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Narayani Karthik

Calculating accounting rate of return helps an entrepreneur or businessman to estimate the worth of the projects he/she has undertaken and whether investments are worth pursuing or not. Here, we have provided the formula to calculate the accounting rate of return, and the pros and cons of the tool used to determining this value.

Accounting rate of return, commonly known as the average rate of return, can be defined as a financial ratio that is calculated from the net income generated from the proposed capital investment. It gives an estimate of profits earned from the income before rate of interest calculation and tax deductions. This ratio is primarily used in capital budgeting where a lot of planning is done to determine the profitability on the investments made in a project.

ARR can be associated closely with simple concept of return on investments. All the investment inflows are summed up sans the investment costs incurred in earning the profits over the capital investments.

Depreciation = (Total property cost - Salvage value) / Life of the property

Operating profits are the total profits earned from the company operations before tax deductions and interest payments. One of the major examples is capital budgeting, where this tool is used to evaluate the net profit income. This tool basically helps in focusing more on the accountable income than the cash flows, i.e by comparing the profit generated from the capital investments with the initial costs incurred in making the investments.

Say for instance, you make an investment which is expected to make a turn over of $10,000 annually for next 5 years. Initial costs incurred in making the investments amounts to $20,000. So what is the total profit anticipated? It is the sum of the expected profits (operational) and the investments cost, which is $30,000. So what is the annual profit expected? It is $30,000/5 which is about $6000.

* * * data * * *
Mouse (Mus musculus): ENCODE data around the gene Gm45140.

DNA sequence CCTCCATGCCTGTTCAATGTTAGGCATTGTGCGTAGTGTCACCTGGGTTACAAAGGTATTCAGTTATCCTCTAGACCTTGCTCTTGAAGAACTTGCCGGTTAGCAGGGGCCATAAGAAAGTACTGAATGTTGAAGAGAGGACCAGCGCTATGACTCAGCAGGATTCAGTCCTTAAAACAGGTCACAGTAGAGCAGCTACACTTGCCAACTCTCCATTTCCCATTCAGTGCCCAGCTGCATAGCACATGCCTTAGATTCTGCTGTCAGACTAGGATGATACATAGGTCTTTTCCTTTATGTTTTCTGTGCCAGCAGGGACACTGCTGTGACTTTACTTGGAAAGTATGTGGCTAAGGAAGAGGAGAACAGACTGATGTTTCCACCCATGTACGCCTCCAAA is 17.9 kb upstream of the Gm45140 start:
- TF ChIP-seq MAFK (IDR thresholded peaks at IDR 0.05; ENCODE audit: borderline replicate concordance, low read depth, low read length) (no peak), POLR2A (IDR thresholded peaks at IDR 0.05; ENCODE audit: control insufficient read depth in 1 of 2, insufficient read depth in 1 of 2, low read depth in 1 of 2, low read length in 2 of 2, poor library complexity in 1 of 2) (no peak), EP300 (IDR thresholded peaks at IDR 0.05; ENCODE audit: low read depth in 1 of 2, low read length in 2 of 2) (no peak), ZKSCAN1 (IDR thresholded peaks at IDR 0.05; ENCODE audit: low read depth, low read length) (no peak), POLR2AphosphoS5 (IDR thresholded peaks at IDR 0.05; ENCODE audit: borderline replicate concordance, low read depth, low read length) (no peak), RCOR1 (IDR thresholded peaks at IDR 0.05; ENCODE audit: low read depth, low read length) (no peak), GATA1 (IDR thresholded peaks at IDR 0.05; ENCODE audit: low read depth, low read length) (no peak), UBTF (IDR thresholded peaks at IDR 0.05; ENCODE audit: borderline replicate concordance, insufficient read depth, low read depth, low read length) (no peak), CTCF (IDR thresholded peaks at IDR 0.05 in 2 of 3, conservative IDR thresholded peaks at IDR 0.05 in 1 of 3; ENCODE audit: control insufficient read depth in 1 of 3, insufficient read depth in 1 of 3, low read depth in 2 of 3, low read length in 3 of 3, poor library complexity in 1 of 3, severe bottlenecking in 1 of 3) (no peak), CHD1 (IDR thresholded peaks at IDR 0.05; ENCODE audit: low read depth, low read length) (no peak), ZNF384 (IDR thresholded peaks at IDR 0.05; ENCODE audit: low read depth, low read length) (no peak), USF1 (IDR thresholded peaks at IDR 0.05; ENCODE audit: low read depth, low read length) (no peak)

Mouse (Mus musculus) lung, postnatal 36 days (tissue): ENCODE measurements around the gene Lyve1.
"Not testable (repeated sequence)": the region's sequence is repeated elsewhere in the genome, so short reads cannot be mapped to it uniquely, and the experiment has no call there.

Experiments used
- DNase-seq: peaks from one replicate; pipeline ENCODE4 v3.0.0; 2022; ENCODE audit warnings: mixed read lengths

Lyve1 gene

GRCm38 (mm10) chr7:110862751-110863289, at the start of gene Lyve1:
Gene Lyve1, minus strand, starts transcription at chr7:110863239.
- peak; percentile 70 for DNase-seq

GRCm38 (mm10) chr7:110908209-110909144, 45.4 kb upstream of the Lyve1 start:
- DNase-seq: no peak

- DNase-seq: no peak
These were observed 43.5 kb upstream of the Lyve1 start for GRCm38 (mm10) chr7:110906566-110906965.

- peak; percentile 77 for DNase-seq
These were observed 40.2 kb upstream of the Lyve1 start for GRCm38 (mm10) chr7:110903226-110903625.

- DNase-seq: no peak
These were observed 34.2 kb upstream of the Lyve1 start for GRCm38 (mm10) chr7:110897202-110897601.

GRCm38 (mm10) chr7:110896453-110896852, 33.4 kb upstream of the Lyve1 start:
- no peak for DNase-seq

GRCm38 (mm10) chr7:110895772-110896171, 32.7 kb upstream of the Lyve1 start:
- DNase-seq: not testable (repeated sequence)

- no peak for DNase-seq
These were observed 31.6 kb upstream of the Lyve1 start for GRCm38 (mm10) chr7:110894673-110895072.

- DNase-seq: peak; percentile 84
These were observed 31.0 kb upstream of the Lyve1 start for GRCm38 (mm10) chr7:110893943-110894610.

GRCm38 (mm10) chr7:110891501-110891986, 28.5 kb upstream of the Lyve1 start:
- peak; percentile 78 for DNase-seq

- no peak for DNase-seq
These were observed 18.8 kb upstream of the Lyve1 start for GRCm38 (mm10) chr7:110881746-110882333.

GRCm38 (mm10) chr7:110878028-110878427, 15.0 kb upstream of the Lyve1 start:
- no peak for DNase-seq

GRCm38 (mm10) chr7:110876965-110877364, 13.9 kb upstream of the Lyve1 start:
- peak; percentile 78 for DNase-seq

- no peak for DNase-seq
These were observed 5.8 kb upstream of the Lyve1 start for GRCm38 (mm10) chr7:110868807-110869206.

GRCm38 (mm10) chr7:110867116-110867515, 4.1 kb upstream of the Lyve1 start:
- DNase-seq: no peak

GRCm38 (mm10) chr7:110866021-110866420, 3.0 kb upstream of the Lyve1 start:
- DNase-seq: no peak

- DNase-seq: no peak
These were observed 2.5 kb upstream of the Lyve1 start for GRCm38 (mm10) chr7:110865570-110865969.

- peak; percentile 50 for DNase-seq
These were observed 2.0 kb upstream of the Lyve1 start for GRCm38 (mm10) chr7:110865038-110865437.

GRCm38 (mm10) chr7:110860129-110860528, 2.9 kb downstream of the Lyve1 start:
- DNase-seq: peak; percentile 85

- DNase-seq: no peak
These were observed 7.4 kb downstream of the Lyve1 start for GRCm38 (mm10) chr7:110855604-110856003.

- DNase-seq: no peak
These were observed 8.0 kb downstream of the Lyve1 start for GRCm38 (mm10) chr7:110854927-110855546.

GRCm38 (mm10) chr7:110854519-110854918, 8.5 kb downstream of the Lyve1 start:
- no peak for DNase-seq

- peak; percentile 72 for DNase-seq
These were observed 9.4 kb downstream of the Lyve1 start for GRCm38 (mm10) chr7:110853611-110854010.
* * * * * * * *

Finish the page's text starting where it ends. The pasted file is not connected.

ARR = ($6000 / $20,000) x 100 = 30%

This percentage aids in determining as to whether the rate of return calculated is worthwhile or not. ARR is also known as accrual rate of return as the calculations are based on accruement and not on cash flow concept.

This investment appraisal method is simple to understand and easy to use. The average rate of return can be readily calculated from the accounting data (unlike the *Net Present Value* and *Internal rate of return* methods). The profitability of the investments can be assessed with ease, using this tool. This tool is extensively used by many accountants today as a performance measure.

With all pros stated, this tool also has some major flaws. The major shortcoming is ignoring cash flows while calculating profitability of investments. For people who are not much aware of what cash flow means, here you go:

Cash flow, as the name suggests, is flow of cash into or out of business transactions over a definite span of time. This parameter carries great importance when determining the rate of return flow for a project, business liquidity, evaluating quality of income generated by accrual accounting and assessing the risks involved in financial transactions of a developing project.

Since, cash flow concept is not considered as a part of this methodology, the profitability assessment may not be accurate. Also parameters like time value of money and arbitrary yardsticks defining current returns on assets, are not included in the calculation of ARR. Such flaws can actually hamper the business as growing companies which are earning high rates of returns on their existing assets may not find a need to invest more on profitable projects with positive net present value.

Once you have calculated the accounting rate of return, you will be aware of how much profitability can be anticipated for your business project. So now that you are aware of what ARR is all about and what are its pros and cons, you can easily judge whether this tool will be of help in your business ventures.